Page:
The current logo is a toned-down version of its previous iterations, and you'd think the Indians franchise would want to hide the years of ugliness that they've put behind them.
Instead they gave away blankets showing the full history of the Indians logo in all its offensive glory. I guess when you still have fans showing up to games dressed like this, you know you have a long way to go.
As a baseball fan in the mid-90s, you had to love Jay Buhner. He was the Robin to Ken Griffey, Jr.'s Batman during the glory years of the franchise.
The fans loved Jay, the bald outfielder more affectionately known as "Bone", so much that the Mariners created Jay Buhner Buzz Cut Night, offering free admission in the right field seats (Buhner played right field) to any fan who shaved his...or her...head.
If you didn't know about the promotion when you showed up, no problem. Mariners staff members, and sometimes Buhner himself, were there to shave your head for you.
I'm pretty sure this was a plan by the elderly folks of Seattle to put an end to that whole grunge thing once and for all.
This one almost verges on clever but ultimately ends up in the realm of the stupid.
The Vero Beach Devil Rays planned to hold an "Olympic Night" on August 7, 2008 in honor of the Beijing Summer Games that were being held at the same time.
In preparation, however, the minor league team held "Anti-Doping Night" two days before that to "ensure their Olympic competition will be a fair, clean event for all participants, and discourage the use of drugs or steroids in any form."
This promotion served a second purpose, of course, as steroid talk was running rampant throughout Major League Baseball.
The best part was the giveaway: the first 200 fans received free urine sample cups. I wish I was making that up.
Nothing says "come out to the ballpark" like a giveaway that is intended to make sure that you know that your death is imminent.
That's exactly what the Hagerstown Suns did in 2003 when they hosted "Pre-Planned Funeral Night" which offered one "lucky" fan a funeral package worth $6,500.
The fan who won received the works: casket, embalming, use of the funeral home, and death certificate.
I'm not sure if the $6,500 covered the counseling fees for depression as well.
That name sounds oddly familiar, doesn't it? That's because Kevin Federline, or K-Fed as he preferred to be called, was married to Britney Spears for about 20 minutes in the mid-2000s.
For some reason the Fresno Gizzlies, the Triple-A affiliate for the San Francisco Giants, decided to host a K-Fed Night in 2006 to honor Fresno native Kevin Federline.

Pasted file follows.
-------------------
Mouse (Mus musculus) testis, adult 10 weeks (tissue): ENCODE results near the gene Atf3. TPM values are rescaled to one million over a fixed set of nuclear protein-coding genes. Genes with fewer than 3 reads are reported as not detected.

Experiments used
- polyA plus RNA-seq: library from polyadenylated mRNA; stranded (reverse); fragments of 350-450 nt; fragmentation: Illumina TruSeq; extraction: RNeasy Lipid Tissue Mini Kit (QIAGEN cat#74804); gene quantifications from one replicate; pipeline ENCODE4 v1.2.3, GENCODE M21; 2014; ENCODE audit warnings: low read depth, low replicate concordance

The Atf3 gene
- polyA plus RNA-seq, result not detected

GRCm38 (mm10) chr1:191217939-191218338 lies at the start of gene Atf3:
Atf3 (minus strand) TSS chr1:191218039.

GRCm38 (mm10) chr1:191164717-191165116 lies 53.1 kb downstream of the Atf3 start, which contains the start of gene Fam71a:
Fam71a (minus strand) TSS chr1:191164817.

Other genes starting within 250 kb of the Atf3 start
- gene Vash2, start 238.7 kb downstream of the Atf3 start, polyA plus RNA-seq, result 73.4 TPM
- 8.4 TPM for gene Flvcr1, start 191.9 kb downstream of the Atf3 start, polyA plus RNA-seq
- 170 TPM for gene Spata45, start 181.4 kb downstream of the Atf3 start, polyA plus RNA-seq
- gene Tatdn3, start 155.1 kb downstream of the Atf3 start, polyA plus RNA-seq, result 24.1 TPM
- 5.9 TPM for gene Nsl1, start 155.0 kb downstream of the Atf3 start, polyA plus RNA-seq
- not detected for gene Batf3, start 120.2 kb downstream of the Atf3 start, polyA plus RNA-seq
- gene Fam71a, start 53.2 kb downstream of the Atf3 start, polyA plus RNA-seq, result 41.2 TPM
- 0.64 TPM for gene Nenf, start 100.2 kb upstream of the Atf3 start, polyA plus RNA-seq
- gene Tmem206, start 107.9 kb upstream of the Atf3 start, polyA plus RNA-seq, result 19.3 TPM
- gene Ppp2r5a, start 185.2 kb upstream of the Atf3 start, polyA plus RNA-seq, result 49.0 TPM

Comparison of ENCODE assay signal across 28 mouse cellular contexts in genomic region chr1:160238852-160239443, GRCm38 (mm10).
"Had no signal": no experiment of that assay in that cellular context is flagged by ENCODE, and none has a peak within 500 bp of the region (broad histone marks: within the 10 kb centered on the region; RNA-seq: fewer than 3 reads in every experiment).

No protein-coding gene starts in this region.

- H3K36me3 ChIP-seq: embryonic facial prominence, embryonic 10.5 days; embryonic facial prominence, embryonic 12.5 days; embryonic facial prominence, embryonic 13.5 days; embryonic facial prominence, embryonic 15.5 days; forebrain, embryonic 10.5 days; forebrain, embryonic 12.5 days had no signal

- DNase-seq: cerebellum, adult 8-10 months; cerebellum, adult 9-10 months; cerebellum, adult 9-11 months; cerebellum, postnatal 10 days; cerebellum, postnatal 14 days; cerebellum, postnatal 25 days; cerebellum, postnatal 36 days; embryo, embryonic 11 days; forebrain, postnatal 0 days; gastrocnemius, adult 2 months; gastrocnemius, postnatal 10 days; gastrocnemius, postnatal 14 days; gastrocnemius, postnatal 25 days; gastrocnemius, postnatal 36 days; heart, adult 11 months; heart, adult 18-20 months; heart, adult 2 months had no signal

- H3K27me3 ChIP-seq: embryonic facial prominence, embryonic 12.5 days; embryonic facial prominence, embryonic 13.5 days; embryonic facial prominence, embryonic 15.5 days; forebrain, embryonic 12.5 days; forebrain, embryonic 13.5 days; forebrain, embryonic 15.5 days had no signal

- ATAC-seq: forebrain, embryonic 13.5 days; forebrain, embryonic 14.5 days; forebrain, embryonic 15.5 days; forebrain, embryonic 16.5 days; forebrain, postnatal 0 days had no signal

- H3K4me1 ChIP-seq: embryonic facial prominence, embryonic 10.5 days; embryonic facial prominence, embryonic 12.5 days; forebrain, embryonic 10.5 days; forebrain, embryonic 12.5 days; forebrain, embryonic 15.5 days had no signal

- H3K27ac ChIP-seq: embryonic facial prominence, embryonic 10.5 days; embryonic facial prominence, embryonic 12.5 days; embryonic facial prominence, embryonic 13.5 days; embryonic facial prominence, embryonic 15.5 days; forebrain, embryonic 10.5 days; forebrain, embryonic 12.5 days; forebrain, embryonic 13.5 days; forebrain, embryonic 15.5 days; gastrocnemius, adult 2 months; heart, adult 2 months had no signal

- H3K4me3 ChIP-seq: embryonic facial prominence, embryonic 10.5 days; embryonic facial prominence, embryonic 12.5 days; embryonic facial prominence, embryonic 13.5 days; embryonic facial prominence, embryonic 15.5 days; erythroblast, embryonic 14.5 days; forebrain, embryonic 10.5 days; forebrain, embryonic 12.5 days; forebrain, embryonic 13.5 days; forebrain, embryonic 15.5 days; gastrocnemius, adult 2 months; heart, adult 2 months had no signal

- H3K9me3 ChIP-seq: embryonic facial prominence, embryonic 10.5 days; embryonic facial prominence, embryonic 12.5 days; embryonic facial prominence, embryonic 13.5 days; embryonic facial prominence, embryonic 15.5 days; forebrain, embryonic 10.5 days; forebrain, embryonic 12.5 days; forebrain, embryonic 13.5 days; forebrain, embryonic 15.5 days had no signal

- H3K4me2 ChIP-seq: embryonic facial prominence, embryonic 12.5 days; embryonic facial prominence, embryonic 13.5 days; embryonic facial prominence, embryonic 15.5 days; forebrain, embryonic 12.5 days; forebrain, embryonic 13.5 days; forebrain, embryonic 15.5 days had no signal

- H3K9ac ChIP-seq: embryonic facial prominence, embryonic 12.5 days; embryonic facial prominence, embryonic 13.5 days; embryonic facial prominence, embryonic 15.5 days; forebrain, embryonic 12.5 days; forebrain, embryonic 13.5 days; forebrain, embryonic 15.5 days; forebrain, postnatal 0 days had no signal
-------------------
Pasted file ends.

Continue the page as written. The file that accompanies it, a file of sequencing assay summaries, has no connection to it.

The night began with a temporary tattoo giveaway (K-Fed has a few tats), and fans were entertained (for about 30 seconds) by a highlight reel of K-Fed's career, which hopefully included this gem from his rap album.
Fans were encouraged to dress like K-Fed to the game. Luckily "Hillbilly Night" was just a few weeks earlier, so fans already had appropriate attire.
This one famously appeared courtesy of the Wilmington Blue Rocks in 2009, but Team Ghost Riders have since been used at minor league stadiums across the country.
In case you couldn't figure it out from the video, Team Ghost Riders are basically monkeys that ride sheep dogs while herding goats. The circle of life before our very eyes.
Although I hate to be the one who has to clean up the field afterwards...yikes.
Minor league teams are notorious for doing anything to get butts in the seats. This promotion in 2006 certainly did that, but it also landed some butts in hospital beds.
The West Michigan Whitecaps, an affiliate of the Detroit Tigers, decided to hold a "Cash Dash Money Drop" after their game against the Southwest Michigan Devil Rays.
Basically a helicopter flies over the field, drops about $1,000 cash mostly in singles, and a bunch of kids are let loose and told to grab as much money as they can. What could go wrong?
As anyone except for the Whitecaps promotional staff could predict, the kids started going crazy and trampling each other and eventually a 7-year-old boy and a 7-year-old girl were each sent to the hospital with injuries sustained in the scramble.
The good news is that this kid managed to walk home with $1,000.
We all take it for granted, so the West Virginia Power minor league baseball team decided to honor it with a night of its own.
In order to let them know just how good they had it, the team originally planned to shut down all of the bathrooms in the stadium and force the paying fans to use port-o-pottys.
As you might suspect, this was a massive health code violation so that idea went...down the toilet...(I'm sorry I couldn't resist).
The Power still managed to create a plumber's atmosphere by holding a "Toilet Seat Toss" and mashing up brownies into little patties and having a "Poo Toss" right on the field.